Saturday, 11 March 2017

Companies House - Asleep at the desk?

Abraham Lincoln: “You can fool some of the people all of the time, and all of the people some of the time, but you can not fool all of the people all of the time.”

As I listened to an investigative programme some time ago it was claimed that not much was known about the business activities of a named company director. Had programme researchers looked at Companies House records all manner of curiosities would have come to light.

Companies House is the United Kingdom's registrar of companies and is an executive agency and trading fund of Her Majesty's Government.

The Companies Act 2006 was fully implemented on 1 October 2009 and the Northern Ireland companies register was fully integrated into Companies House. Companies House maintains a satellite office in Belfast, headed by the Registrar of Companies for Northern Ireland.

Before 1 October 2009 all limited companies in Northern Ireland were registered with the Department of Enterprise, Trade and Investment and were subject to Northern Ireland law.

1250 Misleading, false and deceptive statements

(1)A person is guilty of an offence if—

(a)for the purposes of or in connection with any application under this Part, or

(b)in purported compliance with any requirement imposed on him by or by virtue of this Part,

he knowingly or recklessly furnishes information which is misleading, false or deceptive in a material particular.

But just how thoroughly do Companies House staff cross-check the information supplied? A casual browse through current records would show that a crafty operator such as the fictional William James Alexander O'Kane might have many aliases, dates of birth and correspondence addresses. Just look at some of the permutations of forenames: William, William James, William James Alexander, Alexander James - and even Jim. His surname might be listed as O'Kane or O Kane. What about dates of birth? I dare say that three different dates of birth might slip through the large holes in the net eg March 1973, March 1975 and May 1975 - in addition to a few different correspondence addresses.

You won't find our fictional friend on the Companies House register but you might just find real directors with more than one alias, date of birth and/or correspondence address.

Monday, 13 February 2017

Bush Telegraph - February 2017 - Genealogy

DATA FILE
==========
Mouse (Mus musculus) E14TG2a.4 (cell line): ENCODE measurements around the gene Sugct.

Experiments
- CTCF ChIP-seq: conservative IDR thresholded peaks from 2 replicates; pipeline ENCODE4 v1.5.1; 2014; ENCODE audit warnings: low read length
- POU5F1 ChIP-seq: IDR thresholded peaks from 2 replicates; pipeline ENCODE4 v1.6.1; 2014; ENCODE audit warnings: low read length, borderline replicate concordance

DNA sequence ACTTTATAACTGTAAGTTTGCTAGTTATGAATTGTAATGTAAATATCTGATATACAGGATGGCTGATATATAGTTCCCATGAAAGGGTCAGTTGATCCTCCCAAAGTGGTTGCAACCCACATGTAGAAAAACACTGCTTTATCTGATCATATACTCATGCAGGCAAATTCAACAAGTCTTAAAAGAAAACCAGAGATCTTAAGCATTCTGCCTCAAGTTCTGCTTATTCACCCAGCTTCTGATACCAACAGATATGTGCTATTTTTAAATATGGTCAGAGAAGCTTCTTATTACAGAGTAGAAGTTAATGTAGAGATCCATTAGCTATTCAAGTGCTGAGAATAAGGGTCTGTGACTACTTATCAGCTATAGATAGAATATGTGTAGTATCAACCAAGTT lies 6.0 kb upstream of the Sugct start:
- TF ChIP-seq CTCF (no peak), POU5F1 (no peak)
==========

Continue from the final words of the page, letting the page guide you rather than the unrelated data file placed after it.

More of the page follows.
A FREE copy of the Bush Telegraph 2017 Winter Edition is now available from some shops in Bushmills. The cover story is about the Patton brothers from the town.

[Click image to enlarge]



Monday, 23 January 2017

Causeway Coast and Glens Borough Council - Muddling Through?

Politicians often come under attack from other politicians as well as attention-grabbing elements of the mainstream and new social media; sometimes they have to sort out the mess created by bureaucrats and bureaucracy. Are the officers in the recently formed councils struggling with the paperwork left behind by the legacy councils - as well as possible pressure from vested interests?

Causeway Coast and Glens Borough Council has recently issued a licence for a temporary building in Dundarave car-park in Bushmills, a car-park that one of the legacy councils had issued a licence to the National Trust for use as a park-and-ride facility adjacent to the Giant's Causeway.


The temporary structure and metal cage clearly block the circular traffic flow. When I used the car-park a few days ago there were several large coaches and cars using the traffic bays and vehicles negotiated a path across vacant bays.

Added Saturday, February 4

There are many areas of outstanding natural beauty as well as special scientific and historical interest in the Council district and Portballintrae is no exception.


There's an area of special scientific interest on the west side of the main bay and alongside it lies the old lane that led to Seaport Lodge, now in a dilapidated state but once the summer residence of local landlords. The lane is a popular route for walkers, including those from the local district out exercising their dogs; it has also featured in exchanges in another of the legacy councils.

Recent conversations in social media would indicate that Council officers appear to be more concerned about the location of a few short and long resident concrete posts to the side of the lane than a more recent razor-wire erection further along.




Hopefully our elected representatives can sort out the muddle in the not too distant future and visitors as well as locals can enjoy the splendid scenic views that Portballintrae still retains.